Angiotensin II (Ang II) has recently become recognized as a powerful pro-inflammatory mediator. Although originally appreciated for its critical role in regulating blood pressure, this peptide hormone is now known to stimulate inflammatory pathways in numerous tissues, including the heart and arteries. Chronic exposure to Ang II may then lead to a variety of pathologic conditions related to a heightened inflammatory state. Perhaps the best example is in muscular arteries, where Ang II contributes to the development of atherosclerosis by stimulating the recruitment of macrophages and other inflammatory cells, stimulating smooth muscle proliferation and activation, and promoting endothelial dysfunction. The principal receptor for Ang II (AT1R) is a member of the G protein-coupled receptor superfamily. Numerous signaling pathways are initiated following ligand activation of this receptor, but stimulation of the NF-:B transcription factor appears to underlie most of the pro-inflammatory effects of Ang II. Importantly, while activation of protein kinase C (PKC) is a prerequisite for this effect, very little is known about the intermediate steps that bridge Ang II-dependent PKC activation with the eventual stimulation of NF-:B. However, our preliminary data now reveal a molecular link to explain this phenomenon. Our data indicate that a scaffolding protein (CARMA3) serves to integrate an upstream signal from PKC with the downstream effector proteins, Bcl10 and MALT1, which together stimulate a canonical pathway for NF-:B activation. We propose to explore the physiologic and biochemical implications of this signaling pathway through 4 aims: (1) Identify the molecular mechanism by which the AT1 receptor communicates with CARMA3. (2) Identify the molecular mechanism by which the IKK complex is activated following Ang II stimulation. (3) Test the role of CARMA3, Bcl10, and MALT1 in mediating Ang II-dependent inflammatory responses in endothelial and vascular smooth muscle cells. (4) Test the role of CARMA3 in mediating Ang II-dependent cardiovascular pathology, through analysis of CARMA3 knockout mice. ? ? Project Relevance: Ang II-dependent hypertension is a major contributing factor to cardiovascular disease. Understanding the pro-inflammatory, intracellular signaling events activated by Ang II is critical for our ability to eventually control the adverse effects of Ang II. Detailed knowledge of these signaling events will allow for the rational design of pharmacologic agents to target these events. ? ? ?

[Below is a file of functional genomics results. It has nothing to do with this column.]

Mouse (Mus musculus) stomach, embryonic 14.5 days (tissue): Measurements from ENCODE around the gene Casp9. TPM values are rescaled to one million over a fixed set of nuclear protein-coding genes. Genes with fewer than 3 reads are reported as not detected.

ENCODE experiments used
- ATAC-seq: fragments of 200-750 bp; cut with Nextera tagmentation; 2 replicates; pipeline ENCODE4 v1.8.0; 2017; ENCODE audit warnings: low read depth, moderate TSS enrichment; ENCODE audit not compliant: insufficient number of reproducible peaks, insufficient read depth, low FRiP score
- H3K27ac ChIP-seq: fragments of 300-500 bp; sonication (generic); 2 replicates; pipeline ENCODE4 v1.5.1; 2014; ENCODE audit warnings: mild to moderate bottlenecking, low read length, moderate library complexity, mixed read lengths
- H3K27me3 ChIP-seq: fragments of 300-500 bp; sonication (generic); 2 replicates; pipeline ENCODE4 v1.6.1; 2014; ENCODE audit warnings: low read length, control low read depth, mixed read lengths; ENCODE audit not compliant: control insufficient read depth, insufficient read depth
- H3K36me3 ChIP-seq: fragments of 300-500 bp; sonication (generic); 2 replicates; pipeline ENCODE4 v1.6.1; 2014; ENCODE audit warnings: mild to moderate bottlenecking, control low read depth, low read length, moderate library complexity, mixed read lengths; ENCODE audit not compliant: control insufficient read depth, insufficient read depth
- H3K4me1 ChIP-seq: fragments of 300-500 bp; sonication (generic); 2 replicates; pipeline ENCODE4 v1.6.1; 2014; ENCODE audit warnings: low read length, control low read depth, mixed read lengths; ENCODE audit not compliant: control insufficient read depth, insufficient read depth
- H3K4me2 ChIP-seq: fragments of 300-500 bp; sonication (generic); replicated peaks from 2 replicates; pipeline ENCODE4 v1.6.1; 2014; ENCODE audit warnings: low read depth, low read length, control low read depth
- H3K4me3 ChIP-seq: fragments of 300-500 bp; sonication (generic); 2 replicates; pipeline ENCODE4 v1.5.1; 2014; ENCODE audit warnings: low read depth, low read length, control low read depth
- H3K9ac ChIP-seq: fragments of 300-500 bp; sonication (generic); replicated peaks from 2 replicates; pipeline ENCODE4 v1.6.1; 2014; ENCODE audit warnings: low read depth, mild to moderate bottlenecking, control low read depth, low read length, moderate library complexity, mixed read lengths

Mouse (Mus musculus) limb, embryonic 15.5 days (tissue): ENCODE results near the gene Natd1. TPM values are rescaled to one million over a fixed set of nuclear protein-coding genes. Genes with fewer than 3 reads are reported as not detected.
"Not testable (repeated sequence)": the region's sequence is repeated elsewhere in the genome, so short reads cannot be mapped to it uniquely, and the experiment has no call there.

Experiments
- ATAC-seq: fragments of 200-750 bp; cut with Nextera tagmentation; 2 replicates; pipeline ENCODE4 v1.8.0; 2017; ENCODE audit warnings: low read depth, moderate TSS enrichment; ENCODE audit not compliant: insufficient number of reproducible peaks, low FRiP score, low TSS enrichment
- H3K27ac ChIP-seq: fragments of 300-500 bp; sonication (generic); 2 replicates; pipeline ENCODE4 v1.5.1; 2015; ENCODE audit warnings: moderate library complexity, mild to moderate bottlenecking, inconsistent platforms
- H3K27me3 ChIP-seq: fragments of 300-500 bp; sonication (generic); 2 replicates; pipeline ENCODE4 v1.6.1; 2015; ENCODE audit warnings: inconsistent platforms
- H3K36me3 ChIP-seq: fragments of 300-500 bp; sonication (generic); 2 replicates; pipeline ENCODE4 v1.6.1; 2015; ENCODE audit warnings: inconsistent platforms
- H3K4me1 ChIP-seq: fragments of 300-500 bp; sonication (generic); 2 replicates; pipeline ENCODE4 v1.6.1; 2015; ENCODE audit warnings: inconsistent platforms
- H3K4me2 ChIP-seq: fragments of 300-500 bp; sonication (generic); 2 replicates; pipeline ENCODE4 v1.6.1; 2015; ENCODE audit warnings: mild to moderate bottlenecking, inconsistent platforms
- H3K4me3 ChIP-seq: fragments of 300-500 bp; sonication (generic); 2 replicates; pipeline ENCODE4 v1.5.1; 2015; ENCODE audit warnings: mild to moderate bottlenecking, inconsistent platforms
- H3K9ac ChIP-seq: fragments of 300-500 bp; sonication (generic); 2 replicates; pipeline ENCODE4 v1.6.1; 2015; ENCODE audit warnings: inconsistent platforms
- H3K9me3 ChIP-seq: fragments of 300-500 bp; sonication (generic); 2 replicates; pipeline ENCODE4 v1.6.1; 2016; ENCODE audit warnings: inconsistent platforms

National Institute of Health (NIH)
National Heart, Lung, and Blood Institute (NHLBI)
Research Project (R01)
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Vascular Cell and Molecular Biology Study Section (VCMB)
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Tolunay, Eser
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University of Michigan Ann Arbor
Schools of Medicine
Ann Arbor
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